Byron v. Superior Court of California

Filing 7

ORDER to SHOW CAUSE Why the Petition should not be Dismissed for Petitioner's Failure to Exhaust State Remedies signed by Magistrate Judge Michael J. Seng on 4/2/2013. (Sant Agata, S)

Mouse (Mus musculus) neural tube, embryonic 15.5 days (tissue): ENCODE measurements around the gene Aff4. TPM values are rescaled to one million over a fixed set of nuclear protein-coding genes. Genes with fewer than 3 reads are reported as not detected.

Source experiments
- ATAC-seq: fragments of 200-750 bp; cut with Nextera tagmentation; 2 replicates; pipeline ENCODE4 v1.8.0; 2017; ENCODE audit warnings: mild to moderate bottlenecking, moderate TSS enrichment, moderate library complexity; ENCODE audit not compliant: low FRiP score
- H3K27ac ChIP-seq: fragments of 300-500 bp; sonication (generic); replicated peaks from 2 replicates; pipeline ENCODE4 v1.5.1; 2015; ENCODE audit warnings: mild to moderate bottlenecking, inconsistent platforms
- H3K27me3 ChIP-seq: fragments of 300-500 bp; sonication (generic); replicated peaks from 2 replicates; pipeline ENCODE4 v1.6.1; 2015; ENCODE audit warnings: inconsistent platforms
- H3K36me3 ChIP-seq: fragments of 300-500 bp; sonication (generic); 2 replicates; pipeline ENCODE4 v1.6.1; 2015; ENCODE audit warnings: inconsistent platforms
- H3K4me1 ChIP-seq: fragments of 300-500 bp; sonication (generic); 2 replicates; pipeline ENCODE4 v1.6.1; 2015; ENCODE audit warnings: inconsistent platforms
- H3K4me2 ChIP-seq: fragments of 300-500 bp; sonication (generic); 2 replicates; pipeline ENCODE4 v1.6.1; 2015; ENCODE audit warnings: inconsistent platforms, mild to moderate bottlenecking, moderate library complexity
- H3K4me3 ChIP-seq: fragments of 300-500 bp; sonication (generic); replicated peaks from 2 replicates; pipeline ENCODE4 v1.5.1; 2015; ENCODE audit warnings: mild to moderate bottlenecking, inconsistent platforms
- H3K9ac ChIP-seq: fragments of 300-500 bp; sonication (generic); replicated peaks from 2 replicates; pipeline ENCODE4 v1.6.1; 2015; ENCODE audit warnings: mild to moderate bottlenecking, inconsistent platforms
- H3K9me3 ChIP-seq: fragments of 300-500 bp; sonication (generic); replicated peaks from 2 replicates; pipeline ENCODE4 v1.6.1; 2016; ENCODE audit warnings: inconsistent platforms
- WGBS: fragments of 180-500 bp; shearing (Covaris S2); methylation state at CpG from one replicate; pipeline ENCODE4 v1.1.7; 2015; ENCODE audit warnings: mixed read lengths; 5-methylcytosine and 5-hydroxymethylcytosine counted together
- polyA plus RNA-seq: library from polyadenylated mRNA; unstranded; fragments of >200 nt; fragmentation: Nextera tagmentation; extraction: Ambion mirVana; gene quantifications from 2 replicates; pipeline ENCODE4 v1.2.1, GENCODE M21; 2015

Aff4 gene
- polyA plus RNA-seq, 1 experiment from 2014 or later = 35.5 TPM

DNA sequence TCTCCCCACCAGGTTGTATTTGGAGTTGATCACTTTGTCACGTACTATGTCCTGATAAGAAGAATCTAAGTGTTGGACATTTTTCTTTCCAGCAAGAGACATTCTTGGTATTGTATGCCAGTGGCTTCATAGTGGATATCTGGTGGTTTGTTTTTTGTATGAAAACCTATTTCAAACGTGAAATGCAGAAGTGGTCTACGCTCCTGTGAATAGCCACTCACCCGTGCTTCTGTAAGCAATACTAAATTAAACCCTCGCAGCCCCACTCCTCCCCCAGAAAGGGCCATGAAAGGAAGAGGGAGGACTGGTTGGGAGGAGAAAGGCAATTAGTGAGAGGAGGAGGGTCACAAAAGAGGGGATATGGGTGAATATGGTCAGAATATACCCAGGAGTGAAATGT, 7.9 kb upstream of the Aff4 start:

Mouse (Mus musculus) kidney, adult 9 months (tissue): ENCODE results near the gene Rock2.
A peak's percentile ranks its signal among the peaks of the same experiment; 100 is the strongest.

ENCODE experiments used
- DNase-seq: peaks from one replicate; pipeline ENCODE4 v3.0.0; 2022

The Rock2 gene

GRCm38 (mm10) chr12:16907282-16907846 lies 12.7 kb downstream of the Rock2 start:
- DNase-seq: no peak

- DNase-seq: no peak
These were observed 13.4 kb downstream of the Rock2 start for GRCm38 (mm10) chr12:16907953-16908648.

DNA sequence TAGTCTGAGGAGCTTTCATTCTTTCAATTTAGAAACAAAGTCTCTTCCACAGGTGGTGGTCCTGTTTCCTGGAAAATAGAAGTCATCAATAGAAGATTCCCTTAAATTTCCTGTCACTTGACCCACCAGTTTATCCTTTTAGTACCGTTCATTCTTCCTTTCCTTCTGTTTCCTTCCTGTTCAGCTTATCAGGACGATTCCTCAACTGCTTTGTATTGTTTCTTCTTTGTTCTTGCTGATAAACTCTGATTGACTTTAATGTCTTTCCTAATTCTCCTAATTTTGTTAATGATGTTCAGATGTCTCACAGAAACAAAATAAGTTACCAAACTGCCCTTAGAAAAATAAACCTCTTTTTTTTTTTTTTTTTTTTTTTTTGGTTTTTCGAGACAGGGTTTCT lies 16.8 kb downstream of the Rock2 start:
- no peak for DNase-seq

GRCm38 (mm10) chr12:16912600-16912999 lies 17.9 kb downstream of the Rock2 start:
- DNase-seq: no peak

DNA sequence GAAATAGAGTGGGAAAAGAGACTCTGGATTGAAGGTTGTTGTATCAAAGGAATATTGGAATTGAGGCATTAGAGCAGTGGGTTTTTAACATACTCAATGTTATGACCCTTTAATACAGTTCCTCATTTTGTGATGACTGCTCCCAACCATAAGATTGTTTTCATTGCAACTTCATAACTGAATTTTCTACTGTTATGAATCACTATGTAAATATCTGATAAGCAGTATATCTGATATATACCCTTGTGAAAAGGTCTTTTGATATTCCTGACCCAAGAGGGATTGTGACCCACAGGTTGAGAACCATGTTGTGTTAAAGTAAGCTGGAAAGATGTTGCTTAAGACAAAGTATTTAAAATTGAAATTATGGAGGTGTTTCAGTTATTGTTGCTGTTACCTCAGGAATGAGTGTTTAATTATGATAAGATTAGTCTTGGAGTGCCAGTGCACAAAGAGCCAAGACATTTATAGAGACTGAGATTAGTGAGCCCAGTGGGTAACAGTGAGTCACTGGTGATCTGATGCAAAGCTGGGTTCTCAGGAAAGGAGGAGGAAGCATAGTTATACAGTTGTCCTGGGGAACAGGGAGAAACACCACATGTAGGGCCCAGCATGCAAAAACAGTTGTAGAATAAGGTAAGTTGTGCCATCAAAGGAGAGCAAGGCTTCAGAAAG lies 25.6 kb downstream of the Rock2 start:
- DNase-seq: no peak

1 2 3 4 5 6 7 8 UNITED STATES DISTRICT COURT 9 EASTERN DISTRICT OF CALIFORNIA 10 11 12 13 14 15 16 CURT ALLEN BYRON, ) ) Petitioner, ) ) v. ) ) ) SUPERIOR COURT OF CALIFORNIA, ) ) Respondent. ) ________________________________) 1:13-cv-00456 MJS HC ORDER TO SHOW CAUSE WHY THE PETITION SHOULD NOT BE DISMISSED FOR PETITIONER’S FAILURE TO EXHAUST STATE REMEDIES 17 18 Petitioner is a state prisoner proceeding pro se with a petition for writ of habeas corpus 19 pursuant to 28 U.S.C. § 2254. Petitioner challenges his June 12, 2012 conviction for two 20 counts relating to California Vehicle Code violations and for willfully resisting, delaying, or 21 obstructing a peace officer. (Pet., ECF No. 1.) Petitioner states that he sought review with the 22 California Court of Appeal, Fifth Appellate District, and the United States Supreme Court. (Id.) 23 However, Petitioner did not state that he sought review from the California Supreme Court. 24 I. DISCUSSION 25 Rule 4 of the Rules Governing § 2254 Cases requires the Court to make a preliminary 26 review of each petition for writ of habeas corpus. The Court must dismiss a petition "[i]f it 27 plainly appears from the petition . . . that the petitioner is not entitled to relief." Rule 4 of the 28 U.S. District Court E. D. California -1- 1 Rules Governing § 2254 Cases; Hendricks v. Vasquez, 908 F.2d 490 (9th Cir.1990). 2 Otherwise, the Court will order Respondent to respond to the petition. Rule 5 of the Rules 3 Governing § 2254 Cases. 4 A petitioner who is in state custody and wishes to collaterally challenge his conviction 5 by a petition for writ of habeas corpus must exhaust state judicial remedies. 28 U.S.C. § 6 2254(b)(1). The exhaustion doctrine is based on comity to the state court and gives the state 7 court the initial opportunity to correct the state's alleged constitutional deprivations. Coleman 8 v. Thompson, 501 U.S. 722, 731 (1991); Rose v. Lundy, 455 U.S. 509, 518 (1982); Buffalo 9 v. Sunn, 854 F.2d 1158, 1163 (9th Cir. 1988). 10 A petitioner can satisfy the exhaustion requirement by providing the highest state court 11 with a full and fair opportunity to consider each claim before presenting it to the federal court. 12 Duncan v. Henry, 513 U.S. 364, 365 (1995); Picard v. Connor, 404 U.S. 270, 276 (1971); 13 Johnson v. Zenon, 88 F.3d 828, 829 (9th Cir. 1996). A federal court will find that the highest 14 state court was given a full and fair opportunity to hear a claim if the petitioner has presented 15 the highest state court with the claim's factual and legal basis. Duncan, 513 U.S. at 365 (legal 16 basis); Kenney v. Tamayo-Reyes, 504 U.S. 1, 9 (1992) (factual basis). 17 Additionally, the petitioner must have specifically told the state court that he was raising 18 a federal constitutional claim. Duncan, 513 U.S. at 365-66; Lyons v. Crawford, 232 F.3d 666, 19 669 (9th Cir.2000), amended, 247 F.3d 904 (2001); Hiivala v. Wood, 195 F.3d 1098, 1106 (9th 20 Cir.1999); Keating v. Hood, 133 F.3d 1240, 1241 (9th Cir.1998). In Duncan, the United States 21 Supreme Court reiterated the rule as follows: 22 23 24 25 26 In Picard v. Connor, 404 U.S. 270, 275 . . . (1971), we said that exhaustion of state remedies requires that petitioners "fairly present" federal claims to the state courts in order to give the State the "'opportunity to pass upon and correct’ alleged violations of the prisoners' federal rights" (some internal quotation marks omitted). If state courts are to be given the opportunity to correct alleged violations of prisoners' federal rights, they must surely be alerted to the fact that the prisoners are asserting claims under the United States Constitution. If a habeas petitioner wishes to claim that an evidentiary ruling at a state court trial denied him the due process of law guaranteed by the Fourteenth Amendment, he must say so, not only in federal court, but in state court. 27 28 U.S. District Court E. D. California -2- 1 Duncan, 513 U.S. at 365-366. The Ninth Circuit examined the rule further, stating: Our rule is that a state prisoner has not "fairly presented" (and thus exhausted) his federal claims in state court unless he specifically indicated to that court that those claims were based on federal law. See Shumway v. Payne, 223 F.3d 982, 987-88 (9th Cir. 2000). Since the Supreme Court's decision in Duncan, this court has held that the petitioner must make the federal basis of the claim explicit either by citing federal law or the decisions of federal courts, even if the federal basis is “self-evident," Gatlin v. Madding, 189 F.3d 882, 889 (9th Cir. 1999) (citing Anderson v. Harless, 459 U.S. 4, 7 . . . (1982), or the underlying claim would be decided under state law on the same considerations that would control resolution of the claim on federal grounds. Hiivala v. Wood, 195 F3d 1098, 1106-07 (9th Cir. 1999); Johnson v. Zenon, 88 F.3d 828, 830-31 (9th Cir. 1996); .... 2 3 4 5 6 7 8 In Johnson, we explained that the petitioner must alert the state court to the fact that the relevant claim is a federal one without regard to how similar the state and federal standards for reviewing the claim may be or how obvious the violation of federal law is. 9 10 11 Lyons v. Crawford, 232 F.3d 666, 668-669 (9th Cir. 2000) (italics added). 12 Upon review of the instant petition for writ of habeas corpus, it appears that Petitioner 13 has not presented his claims to the highest state court, the California Supreme Court. If 14 Petitioner wishes to proceed in the instant action, he must provide evidence that his claims 15 have been presented to the California Supreme Court. This Court cannot determine which, if 16 any, of his claims have been exhausted. If Petitioner has not presented his claims to the 17 California Supreme Court, the Court cannot proceed to the merits of those claims. 28 U.S.C. 18 § 2254(b)(1). It is possible, however, that Petitioner has presented his claims to the California 19 Supreme Court and simply neglected to inform this Court. Thus, Petitioner must inform the 20 Court if his claims have been presented to the California Supreme Court, and if possible, 21 provide the Court with a copy of the petition filed in the California Supreme Court, along with 22 a copy of any ruling made by the California Supreme Court. Without knowing what claims have 23 been presented to the California Supreme Court, the Court is unable to proceed to the merits 24 of the petition. 25 II. ORDER 26 Accordingly, Petitioner is ORDERED TO SHOW CAUSE why the petition should not 27 be dismissed for Petitioner’s failure to exhaust state remedies. Petitioner is ORDERED to 28 U.S. District Court E. D. California -3- 1 inform the Court what claims have been presented to the California Supreme Court within 2 thirty (30) days of the date of service of this order. Petitioner is forewarned that failure to follow this order will result in dismissal of the 3 4 petition pursuant to Local Rule 110. 5 6 7 IT IS SO ORDERED. 8 Dated: ci4d6 April 2, 2013 Michael J. Seng /s/ UNITED STATES MAGISTRATE JUDGE 9 10 11 12 13 14 15 16 17 18 19 20 21 22 23 24 25 26 27 28 U.S. District Court E. D. California -4-